5. While the cake is still warm, use a skewer to prick the cake and then pour the drizzle over the top. Sprinkle some (or all) of the seeds over the top. Allow the cake to cool completely before attempting to slice.

Christmas Marmalade Gin

Well another year has flown by – but what a fantastic one it’s been. We celebrated Christmas with a trip to London to see ‘Big Fish the Musical’ and go ice-skating at Somerset House. There was some tasty food and drink sampled along the way; a Creme Brûlée eclair from the Savoy Café, a Speculoos canelé, water ganache chocolates, Cassis gin and Christmas Madeira from Fortnum and Mason and Cauliflower ‘chicken wings’ when visiting Wingmans at Winter Wonderland at Hyde Park.


We had a lovely Christmas Day celebrating with family after a brisk early morning walk around Regent’s Park (with a glimpse of the chimps and camels at London Zoo).

In the run up to the festive season we amassed a large amount of gin, mainly because I was lucky enough to receive a Gin Advent Calendar from my husband. I decided to use some to have a go at making marmalade gin, which I’d seen here. My recipe used Christmas Marmalade by Mrs Bridges, which I highly recommend (although my absolute favourite is the Christmas Preserve).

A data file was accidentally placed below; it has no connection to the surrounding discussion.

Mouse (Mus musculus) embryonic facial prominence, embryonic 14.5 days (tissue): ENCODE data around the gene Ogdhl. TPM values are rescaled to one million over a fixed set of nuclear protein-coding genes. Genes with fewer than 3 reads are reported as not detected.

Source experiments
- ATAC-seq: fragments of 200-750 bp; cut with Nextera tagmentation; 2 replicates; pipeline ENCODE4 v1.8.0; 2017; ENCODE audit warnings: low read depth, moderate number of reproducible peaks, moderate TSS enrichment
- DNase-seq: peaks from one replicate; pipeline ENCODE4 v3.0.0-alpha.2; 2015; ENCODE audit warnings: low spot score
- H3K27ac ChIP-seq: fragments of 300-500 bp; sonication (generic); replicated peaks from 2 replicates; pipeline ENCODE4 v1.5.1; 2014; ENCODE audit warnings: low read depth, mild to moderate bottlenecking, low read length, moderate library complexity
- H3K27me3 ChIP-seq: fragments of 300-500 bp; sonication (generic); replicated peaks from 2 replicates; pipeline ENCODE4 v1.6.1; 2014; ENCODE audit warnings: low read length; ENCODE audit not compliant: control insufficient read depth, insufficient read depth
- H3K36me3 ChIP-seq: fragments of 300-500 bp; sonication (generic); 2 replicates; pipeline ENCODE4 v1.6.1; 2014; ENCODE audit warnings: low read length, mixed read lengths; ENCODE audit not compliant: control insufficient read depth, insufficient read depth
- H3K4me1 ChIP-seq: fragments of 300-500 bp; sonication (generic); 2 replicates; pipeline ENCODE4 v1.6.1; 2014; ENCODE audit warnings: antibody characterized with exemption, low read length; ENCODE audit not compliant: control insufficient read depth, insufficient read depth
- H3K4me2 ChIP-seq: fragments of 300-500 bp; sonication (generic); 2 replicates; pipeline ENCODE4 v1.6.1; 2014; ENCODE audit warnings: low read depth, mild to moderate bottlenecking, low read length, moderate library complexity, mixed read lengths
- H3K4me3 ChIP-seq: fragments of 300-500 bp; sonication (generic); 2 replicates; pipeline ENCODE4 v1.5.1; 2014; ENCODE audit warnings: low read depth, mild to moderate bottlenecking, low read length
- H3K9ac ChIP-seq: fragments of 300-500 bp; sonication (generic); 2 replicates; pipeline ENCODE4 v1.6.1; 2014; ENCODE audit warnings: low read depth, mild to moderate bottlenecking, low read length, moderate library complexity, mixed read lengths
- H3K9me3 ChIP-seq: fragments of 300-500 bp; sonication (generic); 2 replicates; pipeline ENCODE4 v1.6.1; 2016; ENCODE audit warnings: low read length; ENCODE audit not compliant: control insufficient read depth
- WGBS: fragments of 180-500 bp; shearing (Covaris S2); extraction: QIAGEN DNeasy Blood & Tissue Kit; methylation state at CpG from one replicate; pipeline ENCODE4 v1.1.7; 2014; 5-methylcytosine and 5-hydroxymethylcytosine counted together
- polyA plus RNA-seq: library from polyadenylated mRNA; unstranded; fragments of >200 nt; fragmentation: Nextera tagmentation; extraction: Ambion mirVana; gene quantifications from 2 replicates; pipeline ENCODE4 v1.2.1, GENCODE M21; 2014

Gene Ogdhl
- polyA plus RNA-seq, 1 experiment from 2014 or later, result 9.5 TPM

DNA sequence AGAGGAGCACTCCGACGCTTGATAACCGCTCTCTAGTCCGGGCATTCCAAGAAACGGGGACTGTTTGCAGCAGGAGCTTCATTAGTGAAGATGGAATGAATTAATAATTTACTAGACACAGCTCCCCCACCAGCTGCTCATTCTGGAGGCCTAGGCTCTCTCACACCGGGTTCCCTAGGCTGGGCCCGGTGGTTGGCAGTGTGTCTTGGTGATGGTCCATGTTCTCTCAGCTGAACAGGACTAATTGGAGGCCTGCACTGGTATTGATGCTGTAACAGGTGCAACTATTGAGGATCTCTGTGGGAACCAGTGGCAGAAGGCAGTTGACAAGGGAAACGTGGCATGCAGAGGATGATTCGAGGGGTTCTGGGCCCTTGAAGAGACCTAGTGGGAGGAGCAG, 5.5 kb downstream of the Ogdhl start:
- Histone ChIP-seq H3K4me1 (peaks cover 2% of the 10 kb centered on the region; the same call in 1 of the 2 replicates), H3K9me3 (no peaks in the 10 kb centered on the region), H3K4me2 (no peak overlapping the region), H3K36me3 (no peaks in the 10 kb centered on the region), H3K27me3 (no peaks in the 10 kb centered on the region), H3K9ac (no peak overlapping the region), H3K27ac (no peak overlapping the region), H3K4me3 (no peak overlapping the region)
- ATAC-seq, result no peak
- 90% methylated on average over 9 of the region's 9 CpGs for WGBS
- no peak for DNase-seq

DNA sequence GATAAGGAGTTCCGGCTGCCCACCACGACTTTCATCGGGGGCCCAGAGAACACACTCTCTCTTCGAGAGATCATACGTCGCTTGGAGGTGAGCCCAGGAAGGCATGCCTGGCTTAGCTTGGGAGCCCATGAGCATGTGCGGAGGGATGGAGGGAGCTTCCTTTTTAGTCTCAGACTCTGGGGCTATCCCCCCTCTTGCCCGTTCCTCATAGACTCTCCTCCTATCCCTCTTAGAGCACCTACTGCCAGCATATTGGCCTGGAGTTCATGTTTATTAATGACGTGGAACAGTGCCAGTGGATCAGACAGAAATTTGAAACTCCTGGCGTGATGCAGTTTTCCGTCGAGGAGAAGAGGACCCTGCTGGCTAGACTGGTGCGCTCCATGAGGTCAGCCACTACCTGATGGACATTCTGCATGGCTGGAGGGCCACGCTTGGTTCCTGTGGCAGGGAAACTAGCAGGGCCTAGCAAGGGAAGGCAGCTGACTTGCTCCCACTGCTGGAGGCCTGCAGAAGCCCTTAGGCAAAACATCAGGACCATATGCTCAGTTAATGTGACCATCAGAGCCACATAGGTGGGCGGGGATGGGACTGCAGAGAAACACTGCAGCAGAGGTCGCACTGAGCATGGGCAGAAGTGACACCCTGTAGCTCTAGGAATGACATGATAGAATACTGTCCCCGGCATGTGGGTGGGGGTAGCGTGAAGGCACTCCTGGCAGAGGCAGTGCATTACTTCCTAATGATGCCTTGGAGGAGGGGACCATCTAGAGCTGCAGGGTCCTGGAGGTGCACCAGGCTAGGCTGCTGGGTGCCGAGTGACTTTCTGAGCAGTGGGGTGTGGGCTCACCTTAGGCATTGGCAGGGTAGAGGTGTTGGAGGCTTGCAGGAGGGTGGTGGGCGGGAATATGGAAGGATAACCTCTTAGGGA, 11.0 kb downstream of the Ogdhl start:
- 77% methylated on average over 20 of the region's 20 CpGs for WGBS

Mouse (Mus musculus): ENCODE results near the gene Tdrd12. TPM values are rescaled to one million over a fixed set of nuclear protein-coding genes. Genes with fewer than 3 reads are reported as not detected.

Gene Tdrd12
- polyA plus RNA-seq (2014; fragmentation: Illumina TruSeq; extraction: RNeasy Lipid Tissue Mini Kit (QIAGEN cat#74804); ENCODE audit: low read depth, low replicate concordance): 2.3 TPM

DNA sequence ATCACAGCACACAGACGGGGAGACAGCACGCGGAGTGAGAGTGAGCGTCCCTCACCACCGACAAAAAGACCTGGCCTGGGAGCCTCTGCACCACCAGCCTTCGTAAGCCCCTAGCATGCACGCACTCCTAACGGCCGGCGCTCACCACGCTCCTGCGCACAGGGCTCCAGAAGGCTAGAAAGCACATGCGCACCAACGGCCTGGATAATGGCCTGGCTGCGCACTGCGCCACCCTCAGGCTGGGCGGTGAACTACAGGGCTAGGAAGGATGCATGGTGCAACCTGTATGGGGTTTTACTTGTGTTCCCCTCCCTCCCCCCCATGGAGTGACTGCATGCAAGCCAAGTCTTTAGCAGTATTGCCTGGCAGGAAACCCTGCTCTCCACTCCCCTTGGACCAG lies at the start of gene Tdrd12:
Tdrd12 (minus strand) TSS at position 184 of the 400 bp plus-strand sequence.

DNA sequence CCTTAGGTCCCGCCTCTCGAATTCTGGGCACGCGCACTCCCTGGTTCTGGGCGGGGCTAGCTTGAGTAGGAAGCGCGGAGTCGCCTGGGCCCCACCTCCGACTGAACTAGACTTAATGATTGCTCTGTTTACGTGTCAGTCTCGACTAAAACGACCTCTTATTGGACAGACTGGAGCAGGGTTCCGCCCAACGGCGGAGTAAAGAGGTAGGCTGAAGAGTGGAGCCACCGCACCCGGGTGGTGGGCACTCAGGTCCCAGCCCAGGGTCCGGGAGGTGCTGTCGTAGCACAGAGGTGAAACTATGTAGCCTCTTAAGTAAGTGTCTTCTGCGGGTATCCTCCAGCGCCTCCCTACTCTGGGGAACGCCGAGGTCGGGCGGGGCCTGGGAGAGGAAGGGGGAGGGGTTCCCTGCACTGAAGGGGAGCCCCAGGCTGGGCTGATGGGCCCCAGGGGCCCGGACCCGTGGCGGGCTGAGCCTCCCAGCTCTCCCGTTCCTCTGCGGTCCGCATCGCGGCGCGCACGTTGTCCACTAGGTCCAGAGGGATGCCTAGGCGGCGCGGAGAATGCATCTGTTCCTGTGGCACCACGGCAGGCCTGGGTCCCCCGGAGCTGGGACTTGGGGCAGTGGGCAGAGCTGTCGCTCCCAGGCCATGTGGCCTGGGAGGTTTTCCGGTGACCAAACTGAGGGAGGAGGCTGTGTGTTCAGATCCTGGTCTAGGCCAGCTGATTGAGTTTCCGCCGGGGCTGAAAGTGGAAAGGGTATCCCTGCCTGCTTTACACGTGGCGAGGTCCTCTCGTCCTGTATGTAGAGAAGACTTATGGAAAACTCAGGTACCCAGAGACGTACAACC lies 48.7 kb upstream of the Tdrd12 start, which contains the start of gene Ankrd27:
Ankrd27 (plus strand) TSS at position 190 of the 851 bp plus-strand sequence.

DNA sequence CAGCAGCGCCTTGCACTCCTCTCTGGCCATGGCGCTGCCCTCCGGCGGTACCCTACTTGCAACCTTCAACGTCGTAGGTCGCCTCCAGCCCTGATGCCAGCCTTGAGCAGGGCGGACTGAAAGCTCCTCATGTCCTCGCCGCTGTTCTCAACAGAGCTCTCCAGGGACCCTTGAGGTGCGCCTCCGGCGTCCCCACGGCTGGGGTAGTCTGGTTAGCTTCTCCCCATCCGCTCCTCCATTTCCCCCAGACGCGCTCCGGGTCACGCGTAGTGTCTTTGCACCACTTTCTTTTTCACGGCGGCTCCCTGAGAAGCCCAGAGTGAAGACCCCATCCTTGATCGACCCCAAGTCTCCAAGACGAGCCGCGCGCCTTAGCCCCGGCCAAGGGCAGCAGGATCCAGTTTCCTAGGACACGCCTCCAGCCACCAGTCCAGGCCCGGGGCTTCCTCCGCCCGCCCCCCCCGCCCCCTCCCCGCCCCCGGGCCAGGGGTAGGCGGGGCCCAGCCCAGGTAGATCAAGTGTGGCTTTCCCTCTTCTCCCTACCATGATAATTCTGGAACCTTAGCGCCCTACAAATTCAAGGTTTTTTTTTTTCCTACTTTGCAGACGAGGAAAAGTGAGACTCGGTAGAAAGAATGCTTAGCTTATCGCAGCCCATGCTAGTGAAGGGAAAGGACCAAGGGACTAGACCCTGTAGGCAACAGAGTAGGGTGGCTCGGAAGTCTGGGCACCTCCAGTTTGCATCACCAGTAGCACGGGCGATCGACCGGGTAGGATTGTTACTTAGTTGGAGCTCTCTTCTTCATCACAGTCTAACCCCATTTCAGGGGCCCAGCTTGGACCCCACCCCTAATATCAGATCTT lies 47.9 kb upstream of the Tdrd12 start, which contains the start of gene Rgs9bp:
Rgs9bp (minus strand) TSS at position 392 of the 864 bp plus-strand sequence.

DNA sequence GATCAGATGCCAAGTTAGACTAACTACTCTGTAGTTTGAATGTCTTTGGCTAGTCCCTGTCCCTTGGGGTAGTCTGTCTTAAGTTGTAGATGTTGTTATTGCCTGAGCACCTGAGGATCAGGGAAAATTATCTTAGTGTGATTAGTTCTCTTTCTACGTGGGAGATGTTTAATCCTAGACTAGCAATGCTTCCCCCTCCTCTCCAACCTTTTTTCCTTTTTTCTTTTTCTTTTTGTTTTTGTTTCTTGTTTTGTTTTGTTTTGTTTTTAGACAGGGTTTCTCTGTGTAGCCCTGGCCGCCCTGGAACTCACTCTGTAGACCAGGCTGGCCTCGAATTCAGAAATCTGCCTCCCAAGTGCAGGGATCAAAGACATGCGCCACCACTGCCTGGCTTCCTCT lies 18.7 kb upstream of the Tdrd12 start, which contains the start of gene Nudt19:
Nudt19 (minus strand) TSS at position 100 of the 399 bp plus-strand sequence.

Christmas Marmalade Gin

You can adapt the quantities to the amount of gin you want to make.


1. Firstly find a suitable sealable container and add your marmalade. You’ll want around 4 heaped tablespoons for each 500ml of gin you are using. (Although the original recipe also includes sugar, I figured the marmalade was already sweet, so left that out.)

2. After adding the marmalade to your jar, top up until completely full with the gin. You’ll need to leave it for at least 2 weeks to let the flavour develop. Gently tip the jar up every day or so to help the gin and marmalade mingle. When ready to drink, pour through a sieve to collect the flavoured gin. Serve with ice, tonic and orange zest to garnish.

I’m thinking the leftover marmalade needs to be used for this bread and butter pudding recipe– I’m sure Nigella would approve!

Blackberry Crumble Cake

I’m definitely not a gardener, but we do have some fruit bushes growing in our garden and this recipe is a great way of using up blackberries.


Blackberry Crumble Cake

225g butter (50g for the top and 175g for the cake)
75g plain flour
2 heaped tbsp Demerara sugar
175g caster sugar
175g self-raising flour
3 large free range eggs
100g blackberries

1. Preheat the oven to 180°C. Line a loaf tin with baking paper.